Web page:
This Internet cut off makes almost no sense. I know people born in 1930s — the Silents — who are addicted to their smartphones
I have learnt so much from being addicted to Instagram reels. I would have watched that other short video app stuff but I think tick-tick or whatever has been banned for some patriotic reasons. Thank the higher-ups that egg fried rice, despite its provenance, has not been banned because I have become obsessed with it for an unknown reason. I desperately crave the extremely oily egg fried rice a little bar down the road from our newspaper office in the mill area of Mumbai would send over for some pitiful amount of Rs 50, at midnight. Welcome relief after we closed the edition. It had everything wrong with it but tasted so good. Patriotism be damned!
I never meant to say that. It’s a typo! Don’t malign me!
What these “reels” have taught me though is that I belong to some terrible generation of people. I thought I understand Millennials and I even cruelly made fun of them. This was wrong of me, I realised. Especially since I apparently am a “baby boomer”. The tail end of it that is.
This is supposed to mean that my parents’ generation had a lot of procreative activity to make up for the Second World War. My parents however were very small during the Second World War. And did not get married and have me until we are few years towards the end of the “Boomer” cut-off date which is 1964. My younger sister is born in the next “gen set” (ha ha, you have to be a Boomer or the next one to know the other usage for that!) which is Gen X.
I find this a bit offensive. There’s three years between us so why does she have this trendy X and I have something specific to do with the sex lives of our parents? I mean everyone is here because of someone’s sex lives and I don’t see why I don’t get a better determinator than that.
What I have thus understood is that in the whole of human kind’s history, only seven generations which span the 20th and 21st centuries have names: The Greatest Generation, the Silent Generation, The Baby Boomers, Gen X, Millennials, Generation Z and Gen Alpha.
Humans before that were just some olden day things.
I assume — although I have no clue — that I belong to the generation that tops the “In my days we had no… (list all the things we didn’t have)” conversation. But I do remember from my childhood that my dear grandparents and their friends — Greatests and Silents both — and my parents (Silents) said this sort of thing ALL the time.
Everything cost one anna, they worked their fingers to the bone from daybreak to sundown, they studied under lampposts and in gaslight and so on. Gas light was an actual thing, not a movie and a term you have to look up in urban dictionary if you’re a Boomer.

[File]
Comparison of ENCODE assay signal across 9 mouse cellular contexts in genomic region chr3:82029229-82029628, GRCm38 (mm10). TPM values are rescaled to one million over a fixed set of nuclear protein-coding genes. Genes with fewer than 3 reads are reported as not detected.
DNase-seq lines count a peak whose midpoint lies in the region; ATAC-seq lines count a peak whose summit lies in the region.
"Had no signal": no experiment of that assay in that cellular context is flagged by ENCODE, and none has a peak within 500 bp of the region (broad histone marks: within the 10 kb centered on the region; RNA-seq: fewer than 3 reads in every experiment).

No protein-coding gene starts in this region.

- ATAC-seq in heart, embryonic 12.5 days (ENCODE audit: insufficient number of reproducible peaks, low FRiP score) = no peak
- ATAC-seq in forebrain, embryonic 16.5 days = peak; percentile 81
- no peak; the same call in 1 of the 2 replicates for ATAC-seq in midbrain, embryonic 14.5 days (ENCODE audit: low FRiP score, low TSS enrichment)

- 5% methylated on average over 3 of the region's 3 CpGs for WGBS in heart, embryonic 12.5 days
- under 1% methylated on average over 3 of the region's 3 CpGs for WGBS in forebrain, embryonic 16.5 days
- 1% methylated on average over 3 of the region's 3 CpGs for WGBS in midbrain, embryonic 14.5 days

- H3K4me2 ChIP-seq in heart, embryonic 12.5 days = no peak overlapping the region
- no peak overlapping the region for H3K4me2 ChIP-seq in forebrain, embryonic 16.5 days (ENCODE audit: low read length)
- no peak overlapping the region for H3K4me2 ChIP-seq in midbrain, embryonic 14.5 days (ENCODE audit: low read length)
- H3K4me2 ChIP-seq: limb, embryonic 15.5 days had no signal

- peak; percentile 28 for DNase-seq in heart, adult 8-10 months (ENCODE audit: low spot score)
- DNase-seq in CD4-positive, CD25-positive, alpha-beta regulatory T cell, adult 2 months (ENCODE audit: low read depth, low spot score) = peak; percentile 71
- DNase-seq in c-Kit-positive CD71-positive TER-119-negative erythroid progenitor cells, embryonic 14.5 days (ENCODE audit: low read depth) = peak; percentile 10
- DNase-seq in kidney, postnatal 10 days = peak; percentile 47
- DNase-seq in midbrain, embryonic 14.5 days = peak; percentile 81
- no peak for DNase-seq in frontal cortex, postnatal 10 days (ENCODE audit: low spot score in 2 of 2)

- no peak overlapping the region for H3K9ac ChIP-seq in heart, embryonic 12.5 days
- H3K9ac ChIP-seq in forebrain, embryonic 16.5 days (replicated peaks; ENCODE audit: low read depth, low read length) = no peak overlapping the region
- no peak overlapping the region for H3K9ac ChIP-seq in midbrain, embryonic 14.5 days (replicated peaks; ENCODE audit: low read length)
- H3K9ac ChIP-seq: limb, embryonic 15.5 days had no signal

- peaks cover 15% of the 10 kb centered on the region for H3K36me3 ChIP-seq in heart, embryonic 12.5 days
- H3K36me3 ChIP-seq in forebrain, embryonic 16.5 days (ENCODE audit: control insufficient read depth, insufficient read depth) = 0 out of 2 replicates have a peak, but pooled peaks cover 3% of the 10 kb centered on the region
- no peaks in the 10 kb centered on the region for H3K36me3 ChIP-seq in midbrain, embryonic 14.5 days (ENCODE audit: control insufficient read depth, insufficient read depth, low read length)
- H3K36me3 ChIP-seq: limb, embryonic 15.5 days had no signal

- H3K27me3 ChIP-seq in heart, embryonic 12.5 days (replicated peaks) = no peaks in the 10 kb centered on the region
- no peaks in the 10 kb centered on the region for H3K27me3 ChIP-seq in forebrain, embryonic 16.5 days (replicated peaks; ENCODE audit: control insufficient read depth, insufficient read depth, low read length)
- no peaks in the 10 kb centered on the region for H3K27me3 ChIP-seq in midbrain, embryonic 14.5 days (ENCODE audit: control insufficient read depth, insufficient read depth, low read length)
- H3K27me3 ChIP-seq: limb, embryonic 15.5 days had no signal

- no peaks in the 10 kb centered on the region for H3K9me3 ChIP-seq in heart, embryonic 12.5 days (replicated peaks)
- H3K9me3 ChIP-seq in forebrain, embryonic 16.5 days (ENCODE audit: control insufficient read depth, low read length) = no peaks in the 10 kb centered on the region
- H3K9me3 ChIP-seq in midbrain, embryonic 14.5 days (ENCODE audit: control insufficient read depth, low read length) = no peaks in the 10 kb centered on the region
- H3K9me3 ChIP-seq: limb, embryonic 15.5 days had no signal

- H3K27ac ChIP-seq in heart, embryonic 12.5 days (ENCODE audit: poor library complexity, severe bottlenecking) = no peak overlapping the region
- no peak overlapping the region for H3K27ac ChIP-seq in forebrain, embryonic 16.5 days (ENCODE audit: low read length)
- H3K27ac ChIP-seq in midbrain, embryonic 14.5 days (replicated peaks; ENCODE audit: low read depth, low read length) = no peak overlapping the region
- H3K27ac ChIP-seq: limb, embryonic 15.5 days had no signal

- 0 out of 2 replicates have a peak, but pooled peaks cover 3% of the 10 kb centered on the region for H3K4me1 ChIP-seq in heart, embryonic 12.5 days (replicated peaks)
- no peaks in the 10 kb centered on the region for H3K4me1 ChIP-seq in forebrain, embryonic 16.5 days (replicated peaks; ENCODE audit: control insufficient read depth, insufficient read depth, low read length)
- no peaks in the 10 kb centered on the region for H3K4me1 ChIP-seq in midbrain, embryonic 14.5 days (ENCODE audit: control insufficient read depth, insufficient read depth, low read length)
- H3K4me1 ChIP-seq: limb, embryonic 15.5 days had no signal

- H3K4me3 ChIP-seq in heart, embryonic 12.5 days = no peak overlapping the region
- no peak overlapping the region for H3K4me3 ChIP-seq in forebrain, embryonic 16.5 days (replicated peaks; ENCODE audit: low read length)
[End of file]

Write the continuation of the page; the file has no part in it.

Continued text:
If I was an American, as a Boomer I would be “economically influential”. I just think this “Boomer” definition covers too many years. I was born and grew up in the 1960s and 1970s. I started working in the 1980s. As an Indian, this meant the most deprived time in some ways. India jumped into being a socialist self-sufficient economy. Which meant we had very little. It is also true that we did not know that we had very little so it didn’t matter. At best, Archie comics told us what we were missing like sea monkeys. While Enid Blyton gave us some comparable clues about post-world war Britain and rations et cetera.
I have learnt that Gen X did not have an easy time of it, ahem, compared to Boomers. Double ahem. I have thus surmised that all this stuff – the early generations at least — are all American in definition. Post the liberalization of the Indian economy — 1991 — we sort of globalised ourselves. Which means that it is only Millennials onwards that we can sort of align our generations with the Western world’s large-scale generalisations.
Apart from the phenomenon that is avocado on toast, the Millennials are also very socially correct — not like Downton Abbey but in a more inclusive way. They also brought mental health issues to the forefront. They are also very aware of their rights. Entitled is the word the rest of us use for them.
But they do all this in a sort of opposite way to the 1960s young people, who fall in the Boomer thing, but were all anti-establishment, drugs, sex and rock and roll and cool and hip with the best music and flower power and hippies. The sort of generation I wish I belonged to but I was born 10 years too late. Those hippies defined cool although the Millennials would tell us that it was all appropriation. Millennials know stuff like that.
The Millennials — I know this from my Millennial nephews — are also dismissive of the Gen Z or Zoomers that follow them. Because of our age and diminishing cognition and more accurately eyesight, some of us don’t get the difference between the two. I read some very academic stuff on this and still weren’t told how they were different. All to do with the Internet.
This Internet cut off makes almost no sense. I know people born in the 1930s — the Silents — who are addicted to their smartphones and do everything with them. My uncle, born 1932, was the first in the family to get the latest electronic gadgets and educate us about them, especially the Luddites.
So it’s all a bit, heh heh heh. To me. Like my uncle could say “everything cost one anna when I was little” but could also say “this is what you do when you are locked out of your fancy expensive phone made by the cult company”.
I envy the Alphas the most. They live in this alternate reality social media world.
They never answer their phones, only message. They are fully digitised. They can do the shuffle dance which I so love with such consummate ease.
If I was a teenager instead of this ageing fake Boomer person, I would be one of them.
Now excuse me, while I go back to me “reels”. Has anyone made egg fried rice while doing a shuffle dance in 30 seconds yet?